Greg Bird is set to fight for his State of Origin dream at the NRL judiciary on Wednesday night, as NSW’s preparations continue to lurch from one disaster to the next.
With Blues halfback Mitchell Pearce already under investigation for off-field misbehaviour, coach Laurie Daley was on Monday given another monumental headache when star forward Bird was charged with a grade three dangerous throw.
Even with an early guilty plea, Bird will miss the first two Origin matches as NSW fight to avoid losing a ninth-straight series.
If Bird rolls the dice, challenges the charge and loses, he would miss six weeks and the entire Origin campaign.
Bird stands to lose close to $60,000 in match payments if he’s rubbed out for the opening two matches, and NSW would be robbed of one player who has consistently starred against Queensland during their eight-series run of victories.
Gold Coast are yet to officially decide on their approach, but it’s likely they will seek a downgrade at the judiciary on Wednesday.
If the matter is downgraded to a two, Bird would only miss Origin one, but if he can convince the panel it’s a grade one offence, he will be free to play at Suncorp Stadium on May 28.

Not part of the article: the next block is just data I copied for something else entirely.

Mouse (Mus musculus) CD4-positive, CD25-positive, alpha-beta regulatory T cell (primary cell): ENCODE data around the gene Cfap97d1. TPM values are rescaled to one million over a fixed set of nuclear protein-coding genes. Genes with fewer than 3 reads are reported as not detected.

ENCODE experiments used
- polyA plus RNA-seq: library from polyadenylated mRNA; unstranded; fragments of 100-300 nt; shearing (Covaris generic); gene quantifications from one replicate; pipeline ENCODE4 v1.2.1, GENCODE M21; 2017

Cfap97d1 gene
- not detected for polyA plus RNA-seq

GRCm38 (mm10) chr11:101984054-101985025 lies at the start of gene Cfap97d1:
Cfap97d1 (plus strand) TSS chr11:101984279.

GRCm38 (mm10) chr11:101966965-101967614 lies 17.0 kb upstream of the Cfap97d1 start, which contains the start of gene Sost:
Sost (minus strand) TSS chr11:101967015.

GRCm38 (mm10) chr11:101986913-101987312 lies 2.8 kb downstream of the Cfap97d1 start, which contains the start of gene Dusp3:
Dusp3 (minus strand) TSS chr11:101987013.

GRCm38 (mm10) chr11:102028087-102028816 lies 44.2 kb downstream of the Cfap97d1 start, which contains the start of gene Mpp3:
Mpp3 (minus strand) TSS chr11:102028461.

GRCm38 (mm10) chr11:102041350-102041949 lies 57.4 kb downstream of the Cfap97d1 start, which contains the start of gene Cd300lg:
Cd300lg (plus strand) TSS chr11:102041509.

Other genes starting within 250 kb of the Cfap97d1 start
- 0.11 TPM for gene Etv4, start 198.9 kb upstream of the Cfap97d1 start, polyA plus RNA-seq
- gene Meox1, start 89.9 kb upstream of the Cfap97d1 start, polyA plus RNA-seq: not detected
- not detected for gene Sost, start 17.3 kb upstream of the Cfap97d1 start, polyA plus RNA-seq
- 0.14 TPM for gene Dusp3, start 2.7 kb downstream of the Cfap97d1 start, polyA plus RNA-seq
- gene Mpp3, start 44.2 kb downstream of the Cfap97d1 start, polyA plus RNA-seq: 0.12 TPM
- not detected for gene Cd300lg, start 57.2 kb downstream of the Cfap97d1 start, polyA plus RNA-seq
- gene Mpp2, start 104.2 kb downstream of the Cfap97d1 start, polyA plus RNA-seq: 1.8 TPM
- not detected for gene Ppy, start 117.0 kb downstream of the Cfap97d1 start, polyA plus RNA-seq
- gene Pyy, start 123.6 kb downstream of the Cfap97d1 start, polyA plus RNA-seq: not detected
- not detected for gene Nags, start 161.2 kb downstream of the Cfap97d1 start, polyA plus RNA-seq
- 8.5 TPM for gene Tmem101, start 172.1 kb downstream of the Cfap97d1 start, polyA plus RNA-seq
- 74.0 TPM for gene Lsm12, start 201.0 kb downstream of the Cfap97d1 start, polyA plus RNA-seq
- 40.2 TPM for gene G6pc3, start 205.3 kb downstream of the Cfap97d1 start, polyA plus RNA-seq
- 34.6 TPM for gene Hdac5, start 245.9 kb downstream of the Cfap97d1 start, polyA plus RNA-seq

Gold Coast chief executive Graham Annesley admits Bird will be driving what approach the club takes, after the judiciary came down hard on his lifting tackle on South Sydney’s Bryson Goodwin.
“We need to look at some video and overnight consider our decision,” Annesley told AAP.
“We’re not going to rush into our decision.
“It’ll be a joint decision with Greg. He’ll have a large degree of input, ultimately it’s his future we’re talking about.”
Bird was one of three players facing bans over dangerous throw charges as the NRL continues its clamp down in the wake of the serious spinal injury to Newcastle forward Alex McKinnon earlier this year.
Souths’ Koroisau Apisai and Melbourne’s Ben Hampton are both facing two to three games out after copping grade two dangerous throw charges.
There are no such dramas for Queensland pair Cameron Smith and Billy Slater, with both free to play this weekend if they take the early plea for dangerous contact and high tackle charges respectively.
Queensland great Gary Belcher says if Bird is rubbed out it would be a significant blow to the embattled Blues, however he gives the 29-year-old a chance of winning his appeal.
“You’d think he’d have to appeal it. I think it’s pretty harsh. I was surprised by the severity of it,” Belcher told AAP.
“But it’s huge. He’s a great player and he suits that arena perfectly. Such a competitive bugger and he’s aggressive and got all those attributes you need.”
The magnitude of Bird’s potential absence will only be magnified if Roosters halfback Pearce is banned for an alleged incident at a Kings Cross nightclub on Sunday morning.
Bird has played five-eighth for the Blues in the past and could be called upon again if the halves are weakened.
Queensland forward Sam Thaiday said NSW would find a way to replace Pearce if he was sanctioned.
“And if he does miss out on the first game it will only make him hungrier. He will want to prove to everyone that he wants to get back for that second game,” Thaiday said.
“We have all stuffed up in our own little ways through our careers. We need to learn that we can’t be doing these things any more.”